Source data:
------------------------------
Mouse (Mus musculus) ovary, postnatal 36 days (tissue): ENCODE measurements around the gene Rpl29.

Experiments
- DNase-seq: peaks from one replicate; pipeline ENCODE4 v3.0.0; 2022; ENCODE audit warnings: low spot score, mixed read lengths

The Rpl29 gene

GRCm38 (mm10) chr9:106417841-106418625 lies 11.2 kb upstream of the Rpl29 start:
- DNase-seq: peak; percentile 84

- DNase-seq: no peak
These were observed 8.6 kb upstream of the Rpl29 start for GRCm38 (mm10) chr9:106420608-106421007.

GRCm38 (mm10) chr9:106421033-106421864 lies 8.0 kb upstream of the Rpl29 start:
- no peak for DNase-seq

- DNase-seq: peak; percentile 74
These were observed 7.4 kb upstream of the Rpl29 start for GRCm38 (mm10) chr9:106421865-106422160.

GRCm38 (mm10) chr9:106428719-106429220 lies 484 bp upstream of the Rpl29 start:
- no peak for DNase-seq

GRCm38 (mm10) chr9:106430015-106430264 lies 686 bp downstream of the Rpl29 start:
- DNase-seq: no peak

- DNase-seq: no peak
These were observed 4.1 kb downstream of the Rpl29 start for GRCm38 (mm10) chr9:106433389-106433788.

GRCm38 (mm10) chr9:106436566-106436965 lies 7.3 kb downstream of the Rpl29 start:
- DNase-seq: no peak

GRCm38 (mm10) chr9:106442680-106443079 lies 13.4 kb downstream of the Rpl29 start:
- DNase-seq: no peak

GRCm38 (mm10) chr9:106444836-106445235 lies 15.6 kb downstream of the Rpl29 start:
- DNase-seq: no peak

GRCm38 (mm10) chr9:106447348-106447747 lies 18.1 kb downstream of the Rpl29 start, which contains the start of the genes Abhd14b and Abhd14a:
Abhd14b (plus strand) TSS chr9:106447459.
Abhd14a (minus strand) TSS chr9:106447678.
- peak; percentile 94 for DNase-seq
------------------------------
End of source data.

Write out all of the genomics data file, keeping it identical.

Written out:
Mouse (Mus musculus) ovary, postnatal 36 days (tissue): ENCODE measurements around the gene Rpl29.

Experiments
- DNase-seq: peaks from one replicate; pipeline ENCODE4 v3.0.0; 2022; ENCODE audit warnings: low spot score, mixed read lengths

The Rpl29 gene

GRCm38 (mm10) chr9:106417841-106418625 lies 11.2 kb upstream of the Rpl29 start:
- DNase-seq: peak; percentile 84

- DNase-seq: no peak
These were observed 8.6 kb upstream of the Rpl29 start for GRCm38 (mm10) chr9:106420608-106421007.

GRCm38 (mm10) chr9:106421033-106421864 lies 8.0 kb upstream of the Rpl29 start:
- no peak for DNase-seq

- DNase-seq: peak; percentile 74
These were observed 7.4 kb upstream of the Rpl29 start for GRCm38 (mm10) chr9:106421865-106422160.

GRCm38 (mm10) chr9:106428719-106429220 lies 484 bp upstream of the Rpl29 start:
- no peak for DNase-seq

GRCm38 (mm10) chr9:106430015-106430264 lies 686 bp downstream of the Rpl29 start:
- DNase-seq: no peak

- DNase-seq: no peak
These were observed 4.1 kb downstream of the Rpl29 start for GRCm38 (mm10) chr9:106433389-106433788.

GRCm38 (mm10) chr9:106436566-106436965 lies 7.3 kb downstream of the Rpl29 start:
- DNase-seq: no peak

GRCm38 (mm10) chr9:106442680-106443079 lies 13.4 kb downstream of the Rpl29 start:
- DNase-seq: no peak

GRCm38 (mm10) chr9:106444836-106445235 lies 15.6 kb downstream of the Rpl29 start:
- DNase-seq: no peak

GRCm38 (mm10) chr9:106447348-106447747 lies 18.1 kb downstream of the Rpl29 start, which contains the start of the genes Abhd14b and Abhd14a:
Abhd14b (plus strand) TSS chr9:106447459.
Abhd14a (minus strand) TSS chr9:106447678.
- peak; percentile 94 for DNase-seq